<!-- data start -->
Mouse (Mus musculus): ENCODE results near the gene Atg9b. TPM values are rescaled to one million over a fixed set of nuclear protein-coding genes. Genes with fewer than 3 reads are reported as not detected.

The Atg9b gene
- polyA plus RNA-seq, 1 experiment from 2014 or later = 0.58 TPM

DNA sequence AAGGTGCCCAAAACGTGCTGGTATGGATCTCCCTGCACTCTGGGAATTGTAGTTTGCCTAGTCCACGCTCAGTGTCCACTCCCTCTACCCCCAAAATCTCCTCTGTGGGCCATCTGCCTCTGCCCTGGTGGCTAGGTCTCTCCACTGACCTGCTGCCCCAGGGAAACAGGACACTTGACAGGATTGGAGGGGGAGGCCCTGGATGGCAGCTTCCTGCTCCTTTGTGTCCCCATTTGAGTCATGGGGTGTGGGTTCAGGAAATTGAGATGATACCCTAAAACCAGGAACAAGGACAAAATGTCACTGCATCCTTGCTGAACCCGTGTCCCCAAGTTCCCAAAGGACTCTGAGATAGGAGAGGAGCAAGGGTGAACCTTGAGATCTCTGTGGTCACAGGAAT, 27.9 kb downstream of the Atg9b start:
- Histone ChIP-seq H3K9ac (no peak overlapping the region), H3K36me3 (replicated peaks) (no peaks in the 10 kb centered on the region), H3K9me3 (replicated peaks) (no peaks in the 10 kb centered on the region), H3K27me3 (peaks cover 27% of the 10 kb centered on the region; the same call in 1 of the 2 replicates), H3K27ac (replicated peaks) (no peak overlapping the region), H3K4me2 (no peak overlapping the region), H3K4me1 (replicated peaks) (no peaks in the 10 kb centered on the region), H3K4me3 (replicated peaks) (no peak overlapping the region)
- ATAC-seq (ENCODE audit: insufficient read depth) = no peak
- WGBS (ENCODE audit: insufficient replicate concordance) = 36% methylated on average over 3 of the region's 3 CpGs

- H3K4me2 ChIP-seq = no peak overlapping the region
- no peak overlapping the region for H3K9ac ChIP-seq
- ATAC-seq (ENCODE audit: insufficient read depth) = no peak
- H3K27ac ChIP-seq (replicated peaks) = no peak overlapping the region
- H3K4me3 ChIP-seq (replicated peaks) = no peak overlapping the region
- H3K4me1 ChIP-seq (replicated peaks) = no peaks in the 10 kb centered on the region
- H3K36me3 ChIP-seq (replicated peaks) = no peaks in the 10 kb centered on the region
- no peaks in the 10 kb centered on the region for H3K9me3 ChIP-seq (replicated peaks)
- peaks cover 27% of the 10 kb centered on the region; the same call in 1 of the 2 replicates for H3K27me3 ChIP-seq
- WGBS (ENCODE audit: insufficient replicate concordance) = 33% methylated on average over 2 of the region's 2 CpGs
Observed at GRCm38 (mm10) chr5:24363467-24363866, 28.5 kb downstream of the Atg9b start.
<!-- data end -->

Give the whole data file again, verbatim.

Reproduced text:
Mouse (Mus musculus): ENCODE results near the gene Atg9b. TPM values are rescaled to one million over a fixed set of nuclear protein-coding genes. Genes with fewer than 3 reads are reported as not detected.

The Atg9b gene
- polyA plus RNA-seq, 1 experiment from 2014 or later = 0.58 TPM

DNA sequence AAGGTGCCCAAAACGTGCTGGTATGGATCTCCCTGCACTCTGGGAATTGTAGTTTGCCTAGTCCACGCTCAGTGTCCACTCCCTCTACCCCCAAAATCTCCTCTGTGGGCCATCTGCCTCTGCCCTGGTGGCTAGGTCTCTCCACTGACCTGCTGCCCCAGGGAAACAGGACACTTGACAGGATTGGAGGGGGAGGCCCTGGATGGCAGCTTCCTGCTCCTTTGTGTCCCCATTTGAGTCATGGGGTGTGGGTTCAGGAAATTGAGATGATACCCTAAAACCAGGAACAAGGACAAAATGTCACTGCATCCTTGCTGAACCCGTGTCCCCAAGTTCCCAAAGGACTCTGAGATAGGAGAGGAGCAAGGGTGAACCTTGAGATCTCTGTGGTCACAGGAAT, 27.9 kb downstream of the Atg9b start:
- Histone ChIP-seq H3K9ac (no peak overlapping the region), H3K36me3 (replicated peaks) (no peaks in the 10 kb centered on the region), H3K9me3 (replicated peaks) (no peaks in the 10 kb centered on the region), H3K27me3 (peaks cover 27% of the 10 kb centered on the region; the same call in 1 of the 2 replicates), H3K27ac (replicated peaks) (no peak overlapping the region), H3K4me2 (no peak overlapping the region), H3K4me1 (replicated peaks) (no peaks in the 10 kb centered on the region), H3K4me3 (replicated peaks) (no peak overlapping the region)
- ATAC-seq (ENCODE audit: insufficient read depth) = no peak
- WGBS (ENCODE audit: insufficient replicate concordance) = 36% methylated on average over 3 of the region's 3 CpGs

- H3K4me2 ChIP-seq = no peak overlapping the region
- no peak overlapping the region for H3K9ac ChIP-seq
- ATAC-seq (ENCODE audit: insufficient read depth) = no peak
- H3K27ac ChIP-seq (replicated peaks) = no peak overlapping the region
- H3K4me3 ChIP-seq (replicated peaks) = no peak overlapping the region
- H3K4me1 ChIP-seq (replicated peaks) = no peaks in the 10 kb centered on the region
- H3K36me3 ChIP-seq (replicated peaks) = no peaks in the 10 kb centered on the region
- no peaks in the 10 kb centered on the region for H3K9me3 ChIP-seq (replicated peaks)
- peaks cover 27% of the 10 kb centered on the region; the same call in 1 of the 2 replicates for H3K27me3 ChIP-seq
- WGBS (ENCODE audit: insufficient replicate concordance) = 33% methylated on average over 2 of the region's 2 CpGs
Observed at GRCm38 (mm10) chr5:24363467-24363866, 28.5 kb downstream of the Atg9b start.